The Unsinkable brian cork™

Brian Patrick Cork is living the Authentic Life

networks

November8

just a quick thought – and, a few observations; followed by opinions, around “networks”, and related words.

why did I use quote (“”) marks around the word: “networks”, you ask? admit, it hundreds of you did ask yourselves, collectively, what I was up to as you paused upon that provocative word. well… it’s due, in part, to the fact that it happens to be an idiomatic utterance with many applications and meanings – a vital element (there’s another one) to the richness of our our English language. and, there begins the approach to my point.

I’m seeing weakness in the broad application of most things associated with some type of network.

to wit:

it can be argued that television programming, as offered by the communication networks, is weak and uninspired. example: Joanne made me watch Grays Anatomy and Private Practice – so, my point is made, there (note: Addison is both a bitch, and pointless).

most of your social and business-oriented networks are also of highly questionable value. daily I hear people say they rely on their networks for job leads, business leads and financing leads. but, they end up feeling like Custer requesting reinforcements at the Little Big Horn.

AT&T’s network has gotten so awful that I abandoned the iPhone  for Sprint and the EVO 4G (interestingly, this did launch me down the path of exploring all things Android, then open-source [so…Linux {Ubuntu} operating systems, and even Windows).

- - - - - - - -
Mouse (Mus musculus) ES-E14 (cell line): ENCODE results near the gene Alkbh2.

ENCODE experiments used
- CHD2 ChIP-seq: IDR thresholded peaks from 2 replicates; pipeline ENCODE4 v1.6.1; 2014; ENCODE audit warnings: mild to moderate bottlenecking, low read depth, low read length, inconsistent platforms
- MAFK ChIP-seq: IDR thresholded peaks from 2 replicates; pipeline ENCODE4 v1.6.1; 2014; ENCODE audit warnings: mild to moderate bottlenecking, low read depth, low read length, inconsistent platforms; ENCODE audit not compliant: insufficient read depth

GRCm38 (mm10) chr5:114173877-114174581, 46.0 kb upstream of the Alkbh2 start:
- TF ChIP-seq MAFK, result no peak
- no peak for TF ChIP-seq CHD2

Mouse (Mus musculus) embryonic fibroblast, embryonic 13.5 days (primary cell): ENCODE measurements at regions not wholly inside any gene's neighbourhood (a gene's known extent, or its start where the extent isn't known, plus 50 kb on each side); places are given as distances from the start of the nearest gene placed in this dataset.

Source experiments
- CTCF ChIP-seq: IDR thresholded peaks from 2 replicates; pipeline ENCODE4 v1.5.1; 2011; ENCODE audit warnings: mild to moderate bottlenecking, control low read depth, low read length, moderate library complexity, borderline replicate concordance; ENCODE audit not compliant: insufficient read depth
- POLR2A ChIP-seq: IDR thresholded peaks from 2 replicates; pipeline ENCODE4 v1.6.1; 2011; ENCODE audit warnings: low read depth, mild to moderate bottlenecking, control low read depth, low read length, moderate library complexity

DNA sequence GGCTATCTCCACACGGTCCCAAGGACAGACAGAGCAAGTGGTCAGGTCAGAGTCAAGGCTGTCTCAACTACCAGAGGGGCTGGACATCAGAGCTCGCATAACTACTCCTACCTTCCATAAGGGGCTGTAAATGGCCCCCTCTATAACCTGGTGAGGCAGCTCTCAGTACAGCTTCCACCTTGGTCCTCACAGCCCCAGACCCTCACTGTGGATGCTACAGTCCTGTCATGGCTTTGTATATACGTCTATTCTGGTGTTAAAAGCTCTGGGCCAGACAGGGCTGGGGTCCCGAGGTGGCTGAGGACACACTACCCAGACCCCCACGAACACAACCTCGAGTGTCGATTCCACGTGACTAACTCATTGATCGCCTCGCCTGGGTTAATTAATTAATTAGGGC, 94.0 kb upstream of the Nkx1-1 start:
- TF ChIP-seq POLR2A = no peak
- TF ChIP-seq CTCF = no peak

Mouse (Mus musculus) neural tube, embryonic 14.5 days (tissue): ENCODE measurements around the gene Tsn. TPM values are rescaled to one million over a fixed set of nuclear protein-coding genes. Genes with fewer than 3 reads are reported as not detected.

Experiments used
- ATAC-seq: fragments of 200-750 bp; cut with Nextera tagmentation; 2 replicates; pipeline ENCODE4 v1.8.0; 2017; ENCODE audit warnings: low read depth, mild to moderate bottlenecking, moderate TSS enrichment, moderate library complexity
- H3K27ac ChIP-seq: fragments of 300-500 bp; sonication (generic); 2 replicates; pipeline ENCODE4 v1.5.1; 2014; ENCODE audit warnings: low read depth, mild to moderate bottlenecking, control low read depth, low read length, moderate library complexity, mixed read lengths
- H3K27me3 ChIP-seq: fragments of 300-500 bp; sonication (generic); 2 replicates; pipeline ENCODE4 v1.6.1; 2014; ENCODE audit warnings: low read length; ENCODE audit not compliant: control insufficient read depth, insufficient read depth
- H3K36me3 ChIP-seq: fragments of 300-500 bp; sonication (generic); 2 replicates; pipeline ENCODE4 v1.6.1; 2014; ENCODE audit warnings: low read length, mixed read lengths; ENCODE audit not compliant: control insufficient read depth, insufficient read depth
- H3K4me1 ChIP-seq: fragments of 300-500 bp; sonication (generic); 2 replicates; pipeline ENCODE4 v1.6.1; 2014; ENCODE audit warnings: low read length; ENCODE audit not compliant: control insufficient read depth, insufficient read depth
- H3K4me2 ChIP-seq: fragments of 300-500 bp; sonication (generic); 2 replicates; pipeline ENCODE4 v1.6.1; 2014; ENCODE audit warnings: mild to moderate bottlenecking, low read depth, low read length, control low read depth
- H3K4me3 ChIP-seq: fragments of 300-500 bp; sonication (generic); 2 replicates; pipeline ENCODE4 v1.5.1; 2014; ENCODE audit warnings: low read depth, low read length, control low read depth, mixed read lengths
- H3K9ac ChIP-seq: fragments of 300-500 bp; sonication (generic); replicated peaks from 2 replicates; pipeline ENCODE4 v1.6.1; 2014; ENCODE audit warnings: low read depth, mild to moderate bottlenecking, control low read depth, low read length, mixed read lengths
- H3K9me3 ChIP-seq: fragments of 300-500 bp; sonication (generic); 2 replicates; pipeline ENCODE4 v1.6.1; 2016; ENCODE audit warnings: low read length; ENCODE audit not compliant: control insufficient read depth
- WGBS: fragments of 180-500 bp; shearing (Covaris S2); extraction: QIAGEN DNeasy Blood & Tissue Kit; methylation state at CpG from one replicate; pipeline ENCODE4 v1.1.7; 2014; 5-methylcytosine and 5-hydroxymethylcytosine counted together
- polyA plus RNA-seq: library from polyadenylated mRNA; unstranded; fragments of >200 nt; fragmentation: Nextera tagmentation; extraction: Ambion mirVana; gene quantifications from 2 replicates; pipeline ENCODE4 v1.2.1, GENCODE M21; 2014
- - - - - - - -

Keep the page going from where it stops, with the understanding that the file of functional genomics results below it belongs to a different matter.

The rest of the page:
broadly, the word “shallow” comes to mind when I think of “networks”.

maybe some good news is much of these offenses can be resolved by internal “accountability”.

we can easily turn-off the television and speak to one another (no mean feat when I’m competing with Private Practice. but, a worthy effort nonetheless). we can help one another better by being more clear about what we actually need and can do for, and within, our social and business networks. we all really do want to help one another. we just need to understand how. so, being responsible for being less casual, and more focused, is a good direction (this will make us more productive [and less self-entitled] workers, by the way. we can get there by watching less television, to start. then use a cellular service (fewer daily, actually use land-lines any more) that work (this is also a way to hold the service providers accountable) and engage in meaningful exchanges of information, that include dialogue (hint: email and text less, please).

so… ironically, we look to our “networks” to bind (there is an example of a word that is both multi-useful and juxtapositional [look it up]) ourselves together. but, that system has broken down, regardless of the words application. in a period of time when hiring, for example, is now more “mission-specific” than ever – which means we have to be clear, concise and relevant in what we do for a paycheck. the Laws of Natural Selection are going to play a vital role in what happens next. so, we need to communicate, and really (also consider genuinely because it’s so apropos) want to help one another.

me? I’m using the word: “connected”. some how I’ll sort out a way to integrate virtu into that so accountability and responsibility are the baring points. and, all I ask is that you join me in creating that “daisy-chain” that makes life as meaningful as possible.